Elliot Eisner, the author of “Does Experience in the Arts Boost Academic Achievement?” also researched on the relationship between arts courses and academic classes by viewing literature books from past dates. Eisner first found that arts courses do strengthen academic performance. In the article, Eisner uses a quote stated by Murfee saying, “students of the arts continue to outperform their non-art peers on the scholastic aptitude test (SAT), according to the college entrance examination board. In 1995, SAT scores for students who studied the arts more than four years were fifty-nine points higher on the verbal and forty-four points higher on the math portion than students with no course work or experience in the arts.” Eisner, the author also studied the effects on students who take creative drama classes and concluded that the classes enhance reading scores compared to the students who did not take creative drama classes. “When a body of work in a particular field of study makes significant and valuable contributions to a wide array of skills, dispositions, or understandings, the value of that field increases” (1998). What the author is portraying is that, although arts classes do not seem to be as important compared to other academic classes, they are actually, in their own way, more valuable and more useful for young students making the need for arts classes increase.


John Swift and John Steers, the authors of, “A Manifesto for Art in Schools,” stated that practicing the art develops the ability to use materials and techniques intelligently, imaginatively, sensuously, and experimentally in order to respond to ideas creatively through personally meaningful, communicable artefacts in school. Later life, or professionally. Swift and Steers both agree art classes should be kept in the academic curriculum and have introduced their solutions to each problem at hand. One problem arts classes face is lack of ambition set by limited education, Swift and Steers proposed that identification of the personal as a subject for art and in the understanding of art. Another issue art classes face is restricted preferences, the authors set-out to solve this issue, broader-based expectations should be designed to reward experiment, challenge, and independent thinking. Swift and Steers agree they should discourage safe “reading between the lines” and place more emphasis on evolution of portfolios and work during the learning process. By simply changing or cutting back arts classes will not resolve the problems identified. The solutions show a connection between the development of students and teachers. Each issue needs to be individually addressed and resolved for arts classes to become a more meaningful and high quality experience for teachers and learners, Swift and Steers states.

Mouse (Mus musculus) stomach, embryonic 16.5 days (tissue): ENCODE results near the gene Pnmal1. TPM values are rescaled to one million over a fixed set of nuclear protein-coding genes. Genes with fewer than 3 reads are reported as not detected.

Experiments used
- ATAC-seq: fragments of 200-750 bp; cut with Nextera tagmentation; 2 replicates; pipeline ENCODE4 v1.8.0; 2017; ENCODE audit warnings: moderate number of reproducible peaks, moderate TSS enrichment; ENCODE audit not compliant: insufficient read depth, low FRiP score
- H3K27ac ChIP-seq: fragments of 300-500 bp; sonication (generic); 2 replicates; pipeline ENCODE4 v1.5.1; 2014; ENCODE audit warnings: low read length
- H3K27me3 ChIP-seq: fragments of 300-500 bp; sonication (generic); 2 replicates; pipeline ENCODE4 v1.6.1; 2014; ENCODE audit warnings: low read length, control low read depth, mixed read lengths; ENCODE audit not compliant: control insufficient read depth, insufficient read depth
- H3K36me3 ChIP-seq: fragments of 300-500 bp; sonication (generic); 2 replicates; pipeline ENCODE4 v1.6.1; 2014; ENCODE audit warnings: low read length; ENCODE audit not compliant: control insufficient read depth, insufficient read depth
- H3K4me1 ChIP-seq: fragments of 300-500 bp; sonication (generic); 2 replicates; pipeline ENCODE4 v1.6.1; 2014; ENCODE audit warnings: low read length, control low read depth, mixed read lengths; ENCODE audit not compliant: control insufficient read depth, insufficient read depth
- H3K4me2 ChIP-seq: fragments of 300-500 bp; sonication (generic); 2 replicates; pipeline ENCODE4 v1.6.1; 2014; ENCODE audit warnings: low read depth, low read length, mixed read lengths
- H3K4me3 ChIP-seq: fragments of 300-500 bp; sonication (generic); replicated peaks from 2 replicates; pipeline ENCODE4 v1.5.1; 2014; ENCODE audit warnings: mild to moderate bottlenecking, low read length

For the educational system to maintain the stability of arts classes, the must focus on resolving the issues. Higher teaching standards must be enforced to ensure teachers are confident and are able to embody their students and their classroom. Art teachers need to make sure students have a full understanding of the impacts of art and how it does actually matter outside of the students’ lives at school. To do so, teachers must empower a more critical and creative mindset to assist each student, says the authors. The educational system must also broaden the range of choice and type of study that is currently available. According to the authors, it is most important that the call for better arts classes consists of more decision making, risk taking and more creative opportunity, to improve ways of encountering diversity and innovation.


The article that I critiqued is definitely effective because it states that the cut-back of arts classes in public education is an issue we face today and what may not seem as such a big deal, actually has a big impact on students and their families as well. The article also stated the importance of keeping arts classes in the academic program and how they can positively affect the students. By actually experimenting and seeing firsthand what students are being taught, gave the authors a much better understanding of just how crucial it is to keep these elective classes in our educational curriculum.